Medical Marijuana: Cultivating a business

Facility license hopefuls consider safety

Medical marijuana cultivating a business

LAURIE, Mo. - Tracey Smith's niece approached him last year about preparing a cultivation facility in Missouri, ahead of the November vote to legalize medical marijuana.

She runs a cultivation facility and dispensary in Oklahoma and hoped Smith could get things started in Missouri. If they're approved, she and Smith's wife would run the business here.

He's now the landlord of an expensive idea, one they may never come to fruition.

"We’re competing for a license, no guarantees we’ll get it," he said. "I was willing to risk it for my family."

The family now has more than $1 million sunk into a potential cultivation and infused manufacturing facility in a town called Laurie, located in the heart of the Lake of the Ozarks area.

He said they've got the support of the community, with even the police department writing them a recommendation letter for their application.

The location was a perfect find, Smith said. The facility is located at the end of a dead-end street, with very few neighbors who would be bothered by the smell the plants would give off. 

"It's quite peaceful and not open to the public," he said.

The majority of the facility will be used for indoor marijuana cultivation.

“Once they grow and they’ve flowered, they’re brought out, processed, packaged, and out they go," Smith said. "Either (they go) to dispensaries or they would go to outside manufacturing, or they’d be shipped back here to this infusion.”

There will also be a smaller section devoted to infused manufacturing. A separate company would contract out the space.

"It’s two separate entities that complement each other," said Smith. "One provides a product, one uses it, one consumes and pays."

Medical marijuana manufacturing can be dangerous. Dr. Chris Riley owns and operates a consulting firm that provides services for the pharmaceutical industry in chemistry, manufacturing and quality control. 

"Medical marijuana has a lot of similarities between the way in which it is manufactured and tested as we use in the pharmaceutical industry," he said.

Extracting the buds from marijuana plants and then concentrating them down to pure oil is a chemical process, he said. The best way to extract them is by using a solvent.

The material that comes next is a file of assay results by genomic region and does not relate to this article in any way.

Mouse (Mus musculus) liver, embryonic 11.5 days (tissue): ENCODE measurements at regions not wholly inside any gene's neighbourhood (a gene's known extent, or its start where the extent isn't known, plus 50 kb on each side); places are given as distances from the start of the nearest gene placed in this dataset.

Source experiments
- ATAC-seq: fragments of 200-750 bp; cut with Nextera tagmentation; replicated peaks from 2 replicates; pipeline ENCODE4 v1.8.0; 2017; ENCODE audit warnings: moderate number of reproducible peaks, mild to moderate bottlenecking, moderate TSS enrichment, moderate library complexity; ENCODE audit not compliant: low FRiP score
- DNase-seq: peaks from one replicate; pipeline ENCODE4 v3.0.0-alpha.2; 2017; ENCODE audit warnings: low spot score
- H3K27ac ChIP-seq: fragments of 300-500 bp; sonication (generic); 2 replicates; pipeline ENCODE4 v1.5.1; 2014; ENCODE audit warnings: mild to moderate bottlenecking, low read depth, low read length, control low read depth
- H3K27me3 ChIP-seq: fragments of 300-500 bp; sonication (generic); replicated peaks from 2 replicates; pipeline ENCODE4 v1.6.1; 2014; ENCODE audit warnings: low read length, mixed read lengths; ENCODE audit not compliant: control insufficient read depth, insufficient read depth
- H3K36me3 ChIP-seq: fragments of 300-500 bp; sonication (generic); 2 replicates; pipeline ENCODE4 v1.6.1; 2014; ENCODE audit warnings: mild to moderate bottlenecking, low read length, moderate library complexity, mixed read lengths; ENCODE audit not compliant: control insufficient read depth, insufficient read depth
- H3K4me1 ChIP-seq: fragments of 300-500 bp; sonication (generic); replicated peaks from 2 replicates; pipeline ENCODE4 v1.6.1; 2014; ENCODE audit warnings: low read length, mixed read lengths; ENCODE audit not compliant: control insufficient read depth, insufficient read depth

"Some of the solvents that can be used are flammable or explosive if not handled correctly," Riley said.

Smith said infused manufacturing processes aren't necessarily stricter, but there are controls that need to be followed. The area they're preparing for the manufacturing component is like a "big, kitchen white room," he said.

"You have security, steel frames, steel doors," he pointed out.

Professionals such as chemists would need to be hired for that job, but cultivation is a lot like basic horticulture. Smith said they could bring in their folks from Oklahoma to "train the trainers" in the proper ways to handle the marijuana plant.

They'll also make sure they follow workplace safety rules.

"There's always things you have to think about safety, like OSHA," he said. "We have policies and procedures and handbooks. We have to, we have to address it."

There will be background checks done on potential employees, Smith said. 

"It'll be pretty rigorous," he said.

But he mentioned they plan to pull from Laurie's labor pool to find employees.

In the workplace, Riley said it's important to keep quality control and assurance top of mind as well. He said there's a saying in the pharmaceutical industry that you can't test the quality of the project. It has to be built in.

"You have to first manufacture it in a consistent, reproducible fashion. The second part is it's tested in the laboratory. That's the quality control part," he said. "If you find that the product isn't what it's supposed to be, that's too late. It should have been built into the product by the manufacturer. 

There will only be two testing facilities approved in Missouri, but Smith expects the state will make sure things are controlled.

"They will have their fingers in it, making sure no one is put at risk, making sure the products are good," he said. "I think that's a very responsible approach to it, and we want to show that we can do it."

With the many advantages of the facility, and the experience of his family, Smith hopes they will rise to the top on the applications. But he knows the competition is fierce. 

The Department of Health and Senior Services reports that there have been 153 prefiled application fees for cultivation facilities, 277 for dispensaries, and 80 prefiled fees received for manufacturing.

Here is a link to see the latest numbers, as well as a list of questions that will likely be asked on the applications. They will be available in early June. The department will begin accepting them on Aug. 4.

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